Pluralistic: 09 Jul 2020

Today's links

Muppet Hamilton (permalink)

Sometimes you hear about a piece of online comedy and think, "Well, that's a one-note gag. Sounds OK, but there's no way I'll sit through the whole thing."

That's how I felt about Ricky Downes III's "Hamilton Act 1 but it's Muppets."

Then I listened to it.

It turns out that really committing to the bit is the difference between a one-note joke and a jaw-dropping 1:12:27 of absolutely stunning, freakishly good, howl-with-laughterness.

If you doubt it, I challenge you to listen to the Swedish Chef as Samuel Seabury in "Farmer Refuted." At first, you'll be like, "No, he doesn't just go bork-bork-bork the whole time, does he?" and then it's like, "O. M. F. G. He actually did it.";=1029s


Alexander Hamilton – Kermit the Frog
Aaron Burr – The Great Gonzo
Eliza Schuyler – Miss Piggy
Marquis de LaFozette – Fozzie Bear
George Washington – Sam the Eagle
Angelica Schuyler – Camilla the Chicken
John Laurens – Beaker
Hercules Mulligan – Rowlf the Dog
King George III – Animal
Peggy Schuyler – Janice
Samuel Seabury – The Swedish Chef
Charles Lee – Elmo
Congressional Delegates – Floyd and Zoot
Crazy Patriot – Crazy Harry
Statler and Waldorf – Themselves

Downes has promised to release Act II on Jul 31 to coincide with the Muppets debut on Disney+.

EFF celebrates its 30th (!) birthday with a full day of livestreams (permalink)

It's incredible to think that EFF is now 30 years old (likewise incredible to think that I've been to the 15th, 20th, and 25th birthday parties!).

Normally, we'd be having a blowout, maybe at the DNA Lounge, but of course, it's a livestream instead, this Friday from 3-10PM Pacific.

In some ways, that's only fitting – after all, this is the year when we went from having debates over whether everything we do involves the internet to the rock-solid, terrifying certainty that everything we do REQUIRES the internet.

There's never been a moment when EFF's work was more urgent, and there's never been a time when the org was better prepared to do the work. When I first got involved, EFF was 6 people working from home after getting evicted during the dotcom bubble (I gave 'em office space!).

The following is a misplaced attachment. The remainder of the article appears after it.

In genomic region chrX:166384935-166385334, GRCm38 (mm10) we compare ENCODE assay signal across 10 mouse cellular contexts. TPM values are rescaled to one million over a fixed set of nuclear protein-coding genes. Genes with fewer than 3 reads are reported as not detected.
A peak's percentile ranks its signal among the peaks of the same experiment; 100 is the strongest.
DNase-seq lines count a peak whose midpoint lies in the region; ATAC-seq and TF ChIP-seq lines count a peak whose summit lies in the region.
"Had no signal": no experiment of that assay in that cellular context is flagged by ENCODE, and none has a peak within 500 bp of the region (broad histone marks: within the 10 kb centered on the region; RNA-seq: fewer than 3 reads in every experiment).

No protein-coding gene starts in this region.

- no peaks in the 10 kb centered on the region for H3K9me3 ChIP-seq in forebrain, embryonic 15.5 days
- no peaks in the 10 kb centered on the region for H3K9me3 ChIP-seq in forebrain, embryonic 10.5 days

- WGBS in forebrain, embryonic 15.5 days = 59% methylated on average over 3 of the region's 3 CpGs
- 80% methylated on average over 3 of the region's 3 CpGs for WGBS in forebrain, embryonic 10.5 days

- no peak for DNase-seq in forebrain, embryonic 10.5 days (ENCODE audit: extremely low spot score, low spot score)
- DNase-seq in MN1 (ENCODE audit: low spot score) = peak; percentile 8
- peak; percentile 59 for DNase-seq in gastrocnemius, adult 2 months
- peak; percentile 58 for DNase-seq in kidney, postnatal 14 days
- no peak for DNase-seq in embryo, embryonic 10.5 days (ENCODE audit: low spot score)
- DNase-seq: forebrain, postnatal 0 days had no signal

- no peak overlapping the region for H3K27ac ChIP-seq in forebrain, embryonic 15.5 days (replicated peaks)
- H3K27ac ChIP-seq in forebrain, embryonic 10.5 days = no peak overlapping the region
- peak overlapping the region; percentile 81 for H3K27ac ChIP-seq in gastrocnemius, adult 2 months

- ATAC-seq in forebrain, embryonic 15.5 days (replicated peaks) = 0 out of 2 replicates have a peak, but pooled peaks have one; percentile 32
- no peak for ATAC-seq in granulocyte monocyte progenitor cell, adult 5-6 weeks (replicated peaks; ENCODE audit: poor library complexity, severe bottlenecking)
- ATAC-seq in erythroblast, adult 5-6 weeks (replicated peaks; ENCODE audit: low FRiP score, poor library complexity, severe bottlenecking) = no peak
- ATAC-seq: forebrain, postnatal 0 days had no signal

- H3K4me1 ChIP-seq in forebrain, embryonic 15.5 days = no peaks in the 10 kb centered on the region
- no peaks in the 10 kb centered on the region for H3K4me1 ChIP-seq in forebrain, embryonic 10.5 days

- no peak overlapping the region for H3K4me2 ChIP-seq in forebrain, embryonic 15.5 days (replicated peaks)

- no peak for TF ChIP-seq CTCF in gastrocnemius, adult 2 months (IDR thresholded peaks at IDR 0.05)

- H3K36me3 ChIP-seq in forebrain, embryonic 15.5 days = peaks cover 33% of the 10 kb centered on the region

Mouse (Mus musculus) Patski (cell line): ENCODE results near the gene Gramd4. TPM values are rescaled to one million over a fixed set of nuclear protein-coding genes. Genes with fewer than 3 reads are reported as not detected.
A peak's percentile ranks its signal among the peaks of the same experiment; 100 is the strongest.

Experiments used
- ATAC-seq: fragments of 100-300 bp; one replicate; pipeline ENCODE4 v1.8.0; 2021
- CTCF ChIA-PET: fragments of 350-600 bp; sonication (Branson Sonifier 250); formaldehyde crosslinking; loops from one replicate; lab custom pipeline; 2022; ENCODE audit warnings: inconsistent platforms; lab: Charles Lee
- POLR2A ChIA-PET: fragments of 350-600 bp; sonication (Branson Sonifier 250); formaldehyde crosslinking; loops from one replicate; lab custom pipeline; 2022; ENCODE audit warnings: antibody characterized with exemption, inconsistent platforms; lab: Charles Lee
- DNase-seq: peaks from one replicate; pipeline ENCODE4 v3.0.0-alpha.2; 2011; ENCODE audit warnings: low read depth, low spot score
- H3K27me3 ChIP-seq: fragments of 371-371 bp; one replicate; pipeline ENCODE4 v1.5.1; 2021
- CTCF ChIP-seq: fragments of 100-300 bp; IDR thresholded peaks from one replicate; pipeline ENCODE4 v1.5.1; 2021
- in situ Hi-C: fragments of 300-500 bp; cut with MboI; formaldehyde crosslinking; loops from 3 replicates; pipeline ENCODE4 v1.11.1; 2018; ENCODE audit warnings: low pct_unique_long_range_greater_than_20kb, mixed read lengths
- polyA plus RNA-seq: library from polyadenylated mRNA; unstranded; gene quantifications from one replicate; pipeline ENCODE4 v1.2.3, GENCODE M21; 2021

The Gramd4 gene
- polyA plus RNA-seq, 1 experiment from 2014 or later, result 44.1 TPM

Now we're up to nearly 100 people, and we bought our building (thanks, Humble Bundle!) and will never face eviction again.

We've really grown and grown up, and this Friday's blowout is a real showcase.

It kicks off at 3PM with "the premiere of a year-long series of interactive Fireside Chats about the past, present and future of online rights… special guests including digital freedom luminaries, figures from EFF history, and even the pets that make up the net's backbone."

From 6PM on, it's "a special virtual edition of our annual Tech Trivia where you can play along with a panel of special guests as we explore the fascinating minutiae of digital security, online rights, and Internet culture" (I'll be on this one!).;=1

Stepping Stones by Lucy Knisley (permalink)

Graphic novelist Lucy Knisley's memoirs are classics of the field – drawn with the straightforward lines and character designs of Raina Telgemeier, told with the wrenching pathos, nuance, comedy and complexity of Lynda Barry.

In Stepping Stones, her first foray into YA literature, Knisley fictionalizes her own girlhood, when, following her parents' divorce, she and her mother moved from NYC to a remote farm, accompanied by her mother's tone-deaf, bossy boyfriend.